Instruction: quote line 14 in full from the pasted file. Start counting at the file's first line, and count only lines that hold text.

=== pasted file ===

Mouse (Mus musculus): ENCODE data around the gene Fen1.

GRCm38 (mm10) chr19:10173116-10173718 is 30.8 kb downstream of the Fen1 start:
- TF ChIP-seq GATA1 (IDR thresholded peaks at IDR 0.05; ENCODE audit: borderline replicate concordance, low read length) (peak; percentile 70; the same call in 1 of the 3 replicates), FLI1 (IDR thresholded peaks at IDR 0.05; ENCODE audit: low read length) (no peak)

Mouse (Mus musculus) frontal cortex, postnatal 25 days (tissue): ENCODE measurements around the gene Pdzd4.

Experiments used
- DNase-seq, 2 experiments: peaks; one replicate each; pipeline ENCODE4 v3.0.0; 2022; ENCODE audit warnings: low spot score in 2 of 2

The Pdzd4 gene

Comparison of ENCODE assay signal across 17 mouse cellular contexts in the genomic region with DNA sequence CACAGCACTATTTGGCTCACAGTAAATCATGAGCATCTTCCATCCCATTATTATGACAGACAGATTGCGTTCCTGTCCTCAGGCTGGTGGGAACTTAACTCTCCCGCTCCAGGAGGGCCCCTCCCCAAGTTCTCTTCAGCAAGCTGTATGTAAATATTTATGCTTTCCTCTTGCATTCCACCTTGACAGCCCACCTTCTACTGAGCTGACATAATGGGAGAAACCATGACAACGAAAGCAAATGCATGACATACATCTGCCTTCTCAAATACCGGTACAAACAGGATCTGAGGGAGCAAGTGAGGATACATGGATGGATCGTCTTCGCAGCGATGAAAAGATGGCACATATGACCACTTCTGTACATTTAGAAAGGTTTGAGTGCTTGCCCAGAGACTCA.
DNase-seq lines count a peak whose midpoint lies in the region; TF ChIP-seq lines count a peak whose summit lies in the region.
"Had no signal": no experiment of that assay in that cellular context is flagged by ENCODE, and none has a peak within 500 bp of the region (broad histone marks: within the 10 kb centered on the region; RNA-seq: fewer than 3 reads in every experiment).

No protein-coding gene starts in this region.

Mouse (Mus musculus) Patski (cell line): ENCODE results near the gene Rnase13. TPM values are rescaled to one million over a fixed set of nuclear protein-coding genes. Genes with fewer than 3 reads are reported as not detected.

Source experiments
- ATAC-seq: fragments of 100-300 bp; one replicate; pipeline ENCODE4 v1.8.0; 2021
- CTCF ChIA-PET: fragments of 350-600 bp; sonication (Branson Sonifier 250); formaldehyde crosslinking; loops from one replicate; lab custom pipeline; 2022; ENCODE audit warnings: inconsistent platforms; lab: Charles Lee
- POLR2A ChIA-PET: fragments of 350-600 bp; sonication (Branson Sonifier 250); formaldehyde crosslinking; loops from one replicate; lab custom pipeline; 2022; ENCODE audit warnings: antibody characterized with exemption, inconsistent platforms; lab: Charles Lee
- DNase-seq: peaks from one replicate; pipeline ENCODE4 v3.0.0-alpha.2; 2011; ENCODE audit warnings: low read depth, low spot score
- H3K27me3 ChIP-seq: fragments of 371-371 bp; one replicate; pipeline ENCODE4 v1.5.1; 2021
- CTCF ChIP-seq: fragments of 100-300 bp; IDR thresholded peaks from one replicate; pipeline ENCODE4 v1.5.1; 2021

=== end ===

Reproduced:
- ATAC-seq: fragments of 100-300 bp; one replicate; pipeline ENCODE4 v1.8.0; 2021